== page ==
Of the immigrants included in the above described cohort, 152,264 had three or more consecutive births in Ontario (Fig. 2). Those born in West/Middle/East Africa, South East Asia & Oceania Islands, Southern & Eastern Europe and United States/Northern & Western Europe/Australia & NZ were all less likely to have an induced abortion prior to the 1st birth vs. after the 1st birth, while only South Asians were more likely to have an abortion after the 1st birth (prior to both 2nd and 3rd births). Abortion rates did not differ significantly by birth order among Central Americans; while among those from the Caribbean abortion rates remain high and did not vary as strongly by birth order compared to other regions. South Americans, North Africans/West Asians and East Asians were less likely to have an abortion prior to their 2nd birth but more likely or as likely to have an abortion prior to their 3rd birth. Abortion counts for Southern Africans and Central Asians were too small to be reported and abortion rates were not estimated. The pattern was mixed for those from the remaining regions, with some estimates indicating no difference in abortion rates by birth order.
In this large population-based study in Ontario, we found that immigrant females born in all world regions, except Southern Africa, were 2–5 times more likely to have an induced abortion compared to females born in the United States/Northern & Western Europe/Australia & New Zealand after adjustment for sociodemographic and immigration characteristics. Comparing to other published data  immigrants from most regions in our study had higher abortions rates than the general Ontario population (1.19 per 100). Ours is one of a handful of studies examining abortion among immigrants residing in high-income countries [23,24,25,26,27,28,29]. Smaller studies with less diverse populations of immigrants from Finland  and Norway  also found higher rates of induced abortion among immigrants compared to non-immigrants. In our study, immigrants from most world-regions were less likely to have an abortion after the 1st birth compared to prior to the 1st birth, with more variability prior to the 3rd birth. A Norwegian study found the opposite, with higher abortion rates after the 1st child compared to before the 1st child (not stratified by region of birth) .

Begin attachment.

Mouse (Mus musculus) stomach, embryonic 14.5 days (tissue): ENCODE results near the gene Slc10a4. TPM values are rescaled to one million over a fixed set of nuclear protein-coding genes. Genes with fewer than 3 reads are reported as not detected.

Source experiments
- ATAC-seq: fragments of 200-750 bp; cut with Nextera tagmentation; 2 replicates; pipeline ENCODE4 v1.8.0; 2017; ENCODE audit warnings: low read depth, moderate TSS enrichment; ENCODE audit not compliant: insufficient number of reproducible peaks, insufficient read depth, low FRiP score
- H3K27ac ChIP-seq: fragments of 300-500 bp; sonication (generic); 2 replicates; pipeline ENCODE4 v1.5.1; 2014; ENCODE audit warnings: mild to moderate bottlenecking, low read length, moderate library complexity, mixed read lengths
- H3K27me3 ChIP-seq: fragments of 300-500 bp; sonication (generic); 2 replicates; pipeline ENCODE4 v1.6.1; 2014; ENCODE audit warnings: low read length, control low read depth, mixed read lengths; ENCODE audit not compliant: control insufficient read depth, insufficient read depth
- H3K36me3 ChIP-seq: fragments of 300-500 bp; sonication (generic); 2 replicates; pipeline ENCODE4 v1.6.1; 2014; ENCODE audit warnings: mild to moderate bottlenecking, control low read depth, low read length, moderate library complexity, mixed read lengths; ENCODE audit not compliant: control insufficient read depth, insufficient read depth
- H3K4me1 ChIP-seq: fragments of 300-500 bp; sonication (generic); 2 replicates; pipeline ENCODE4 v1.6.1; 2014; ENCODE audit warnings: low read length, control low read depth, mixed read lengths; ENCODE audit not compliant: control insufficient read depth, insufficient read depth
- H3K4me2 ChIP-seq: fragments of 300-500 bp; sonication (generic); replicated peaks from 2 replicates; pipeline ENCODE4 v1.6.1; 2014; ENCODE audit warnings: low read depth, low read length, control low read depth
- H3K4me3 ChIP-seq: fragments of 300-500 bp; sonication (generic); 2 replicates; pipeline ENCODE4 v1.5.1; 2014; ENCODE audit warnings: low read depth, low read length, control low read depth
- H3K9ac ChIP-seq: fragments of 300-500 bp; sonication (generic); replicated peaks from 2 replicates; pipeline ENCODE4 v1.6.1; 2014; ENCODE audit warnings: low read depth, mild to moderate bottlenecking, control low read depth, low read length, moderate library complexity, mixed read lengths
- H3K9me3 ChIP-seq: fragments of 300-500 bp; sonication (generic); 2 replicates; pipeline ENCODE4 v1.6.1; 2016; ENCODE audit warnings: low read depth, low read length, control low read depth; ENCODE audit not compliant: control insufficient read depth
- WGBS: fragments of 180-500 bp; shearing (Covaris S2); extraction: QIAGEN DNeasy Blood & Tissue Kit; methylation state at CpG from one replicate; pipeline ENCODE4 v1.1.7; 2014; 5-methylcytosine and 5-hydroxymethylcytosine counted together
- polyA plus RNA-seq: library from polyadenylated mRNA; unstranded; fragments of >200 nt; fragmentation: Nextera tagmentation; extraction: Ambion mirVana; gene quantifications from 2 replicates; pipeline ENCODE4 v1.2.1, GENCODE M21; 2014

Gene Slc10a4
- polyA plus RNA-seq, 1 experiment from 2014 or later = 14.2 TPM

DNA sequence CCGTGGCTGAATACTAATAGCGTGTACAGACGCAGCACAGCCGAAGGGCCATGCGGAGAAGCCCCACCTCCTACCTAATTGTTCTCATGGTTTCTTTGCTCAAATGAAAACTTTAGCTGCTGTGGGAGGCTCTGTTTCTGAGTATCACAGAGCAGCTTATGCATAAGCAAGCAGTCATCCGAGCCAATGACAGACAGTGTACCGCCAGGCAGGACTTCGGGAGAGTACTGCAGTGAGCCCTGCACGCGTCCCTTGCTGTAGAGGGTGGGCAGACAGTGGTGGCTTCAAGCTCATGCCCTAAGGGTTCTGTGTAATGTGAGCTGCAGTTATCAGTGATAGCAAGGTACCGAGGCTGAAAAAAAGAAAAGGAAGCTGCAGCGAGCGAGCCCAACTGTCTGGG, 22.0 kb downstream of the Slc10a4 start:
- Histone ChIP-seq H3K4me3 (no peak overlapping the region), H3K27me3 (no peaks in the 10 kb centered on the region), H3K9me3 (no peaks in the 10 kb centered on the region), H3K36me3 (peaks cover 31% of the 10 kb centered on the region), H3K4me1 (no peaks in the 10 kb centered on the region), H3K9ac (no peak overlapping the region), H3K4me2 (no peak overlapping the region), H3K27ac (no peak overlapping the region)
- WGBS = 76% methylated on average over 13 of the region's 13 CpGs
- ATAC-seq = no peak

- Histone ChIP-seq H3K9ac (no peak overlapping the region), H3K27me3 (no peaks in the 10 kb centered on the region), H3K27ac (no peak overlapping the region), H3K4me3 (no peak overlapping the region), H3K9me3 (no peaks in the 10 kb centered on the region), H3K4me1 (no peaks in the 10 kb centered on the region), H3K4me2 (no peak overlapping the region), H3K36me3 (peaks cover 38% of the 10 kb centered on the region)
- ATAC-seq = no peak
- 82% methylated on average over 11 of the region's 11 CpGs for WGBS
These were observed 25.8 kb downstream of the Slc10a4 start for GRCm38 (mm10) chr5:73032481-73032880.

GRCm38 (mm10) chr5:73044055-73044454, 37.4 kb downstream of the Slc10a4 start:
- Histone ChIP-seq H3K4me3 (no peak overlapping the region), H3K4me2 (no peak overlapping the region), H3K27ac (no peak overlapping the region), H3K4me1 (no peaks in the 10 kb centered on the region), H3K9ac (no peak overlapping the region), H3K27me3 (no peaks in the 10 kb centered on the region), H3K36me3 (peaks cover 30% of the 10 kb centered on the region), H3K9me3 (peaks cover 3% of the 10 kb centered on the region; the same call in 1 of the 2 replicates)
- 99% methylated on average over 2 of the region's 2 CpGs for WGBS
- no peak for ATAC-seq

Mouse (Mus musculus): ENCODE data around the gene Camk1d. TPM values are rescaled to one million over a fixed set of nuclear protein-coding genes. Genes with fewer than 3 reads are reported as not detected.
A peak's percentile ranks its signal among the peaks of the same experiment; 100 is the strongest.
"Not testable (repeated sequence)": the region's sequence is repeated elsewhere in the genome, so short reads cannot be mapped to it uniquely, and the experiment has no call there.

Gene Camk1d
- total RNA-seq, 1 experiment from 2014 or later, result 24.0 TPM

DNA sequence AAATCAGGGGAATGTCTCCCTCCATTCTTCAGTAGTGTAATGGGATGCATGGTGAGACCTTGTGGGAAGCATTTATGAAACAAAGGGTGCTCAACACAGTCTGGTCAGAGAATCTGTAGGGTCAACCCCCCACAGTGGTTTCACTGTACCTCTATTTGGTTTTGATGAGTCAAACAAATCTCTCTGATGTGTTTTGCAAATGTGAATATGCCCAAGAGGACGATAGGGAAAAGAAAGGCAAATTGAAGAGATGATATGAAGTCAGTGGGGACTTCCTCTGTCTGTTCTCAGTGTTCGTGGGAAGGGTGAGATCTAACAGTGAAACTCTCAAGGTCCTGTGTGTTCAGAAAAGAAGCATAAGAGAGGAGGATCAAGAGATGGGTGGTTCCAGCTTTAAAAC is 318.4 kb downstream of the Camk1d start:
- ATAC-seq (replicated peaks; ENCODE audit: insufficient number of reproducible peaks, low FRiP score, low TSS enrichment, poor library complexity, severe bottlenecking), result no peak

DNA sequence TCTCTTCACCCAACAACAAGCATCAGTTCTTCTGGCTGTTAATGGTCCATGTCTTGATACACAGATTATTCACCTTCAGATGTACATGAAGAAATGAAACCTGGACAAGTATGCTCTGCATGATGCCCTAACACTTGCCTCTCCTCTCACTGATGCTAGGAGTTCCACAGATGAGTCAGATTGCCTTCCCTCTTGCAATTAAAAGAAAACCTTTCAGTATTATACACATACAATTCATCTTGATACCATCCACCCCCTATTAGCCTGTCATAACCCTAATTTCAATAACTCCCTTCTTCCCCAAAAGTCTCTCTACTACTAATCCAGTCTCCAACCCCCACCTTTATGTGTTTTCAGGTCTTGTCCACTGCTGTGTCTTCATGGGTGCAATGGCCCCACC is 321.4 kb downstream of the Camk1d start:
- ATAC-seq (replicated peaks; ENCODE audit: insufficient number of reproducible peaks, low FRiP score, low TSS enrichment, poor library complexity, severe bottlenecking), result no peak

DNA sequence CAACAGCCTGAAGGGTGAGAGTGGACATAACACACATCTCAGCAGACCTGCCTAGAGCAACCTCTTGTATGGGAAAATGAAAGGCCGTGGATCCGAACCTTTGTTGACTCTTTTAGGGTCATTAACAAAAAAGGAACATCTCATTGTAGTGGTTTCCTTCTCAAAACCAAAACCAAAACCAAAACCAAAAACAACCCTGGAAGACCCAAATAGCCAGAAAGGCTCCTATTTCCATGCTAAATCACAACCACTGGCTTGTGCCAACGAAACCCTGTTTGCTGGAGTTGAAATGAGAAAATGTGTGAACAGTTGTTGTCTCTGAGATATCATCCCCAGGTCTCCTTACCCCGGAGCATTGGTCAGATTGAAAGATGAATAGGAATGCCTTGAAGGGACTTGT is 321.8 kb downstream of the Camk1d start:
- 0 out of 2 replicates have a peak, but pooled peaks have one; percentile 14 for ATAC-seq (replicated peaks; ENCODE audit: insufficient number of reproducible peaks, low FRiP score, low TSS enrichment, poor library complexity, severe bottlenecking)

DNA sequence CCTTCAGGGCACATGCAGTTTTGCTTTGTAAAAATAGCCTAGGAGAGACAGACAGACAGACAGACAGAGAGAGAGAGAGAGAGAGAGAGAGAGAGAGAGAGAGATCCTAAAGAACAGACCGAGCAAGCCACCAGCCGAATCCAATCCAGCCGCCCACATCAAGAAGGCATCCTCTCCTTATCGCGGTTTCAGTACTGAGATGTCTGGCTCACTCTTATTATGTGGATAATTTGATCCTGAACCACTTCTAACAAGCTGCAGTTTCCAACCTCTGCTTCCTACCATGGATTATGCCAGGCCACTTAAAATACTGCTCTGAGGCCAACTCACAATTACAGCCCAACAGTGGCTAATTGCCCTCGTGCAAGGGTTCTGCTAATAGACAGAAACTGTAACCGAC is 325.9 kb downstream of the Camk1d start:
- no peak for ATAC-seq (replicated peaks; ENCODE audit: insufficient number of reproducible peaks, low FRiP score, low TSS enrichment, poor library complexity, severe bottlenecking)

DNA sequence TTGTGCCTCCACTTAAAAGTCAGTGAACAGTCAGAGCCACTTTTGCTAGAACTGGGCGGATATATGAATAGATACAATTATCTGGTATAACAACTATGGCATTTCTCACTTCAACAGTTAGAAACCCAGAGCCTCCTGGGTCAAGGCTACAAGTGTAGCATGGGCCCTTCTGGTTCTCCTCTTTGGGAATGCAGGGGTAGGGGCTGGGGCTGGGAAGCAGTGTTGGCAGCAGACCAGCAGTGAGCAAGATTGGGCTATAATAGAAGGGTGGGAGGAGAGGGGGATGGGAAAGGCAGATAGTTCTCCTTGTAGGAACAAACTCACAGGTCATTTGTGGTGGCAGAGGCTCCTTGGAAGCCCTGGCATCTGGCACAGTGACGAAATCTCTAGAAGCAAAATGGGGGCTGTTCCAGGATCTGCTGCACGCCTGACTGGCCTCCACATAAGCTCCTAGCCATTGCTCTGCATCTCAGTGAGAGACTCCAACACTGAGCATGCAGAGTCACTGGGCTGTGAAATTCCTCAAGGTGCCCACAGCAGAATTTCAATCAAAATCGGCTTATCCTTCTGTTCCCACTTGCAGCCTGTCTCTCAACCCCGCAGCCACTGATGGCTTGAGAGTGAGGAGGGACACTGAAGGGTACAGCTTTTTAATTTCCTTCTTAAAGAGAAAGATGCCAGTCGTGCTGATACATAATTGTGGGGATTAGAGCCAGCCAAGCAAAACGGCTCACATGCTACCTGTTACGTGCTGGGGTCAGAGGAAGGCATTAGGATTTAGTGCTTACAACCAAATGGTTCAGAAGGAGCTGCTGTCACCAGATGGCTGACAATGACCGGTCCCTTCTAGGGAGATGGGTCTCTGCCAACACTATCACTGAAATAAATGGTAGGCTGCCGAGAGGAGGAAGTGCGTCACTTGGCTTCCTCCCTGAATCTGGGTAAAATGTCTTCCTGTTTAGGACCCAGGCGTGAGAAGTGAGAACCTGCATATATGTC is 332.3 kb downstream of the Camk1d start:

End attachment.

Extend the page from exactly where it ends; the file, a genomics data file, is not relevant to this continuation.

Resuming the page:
Given that the majority of abortions result from unintended pregnancies , our findings suggest unmet need for contraception varies considerably by region of birth among immigrants in Ontario. Multi-country and Canadian studies describing contraceptive use potentially provide insight into reasons for this unmet need. According to a Demographic and Health Survey (DHS)  married women wanting to avoid pregnancy did not use contraception because: i) of concerns about the health risks of modern contraceptives, ii) someone close to them opposed contraception use and iii) of the misperception that infrequent sex, breastfeeding or not resuming menstruation after birth, protects against pregnancy. Among never-married women wanting to avoid pregnancy, infrequent sex, concerns about contraceptive side-effects and not being married were cited for not using contraception. As Mengesha et al.  suggests, such pre-migration knowledge and experiences related to sexual and reproductive health may persist post-migration. In fact, a Canadian abortion clinic study  is consistent with the DHS study in that more frequent use of less effective contraceptives among immigrant (n = 533) compared to non-immigrant (n = 466) women was linked to health concerns of hormonal contraceptives.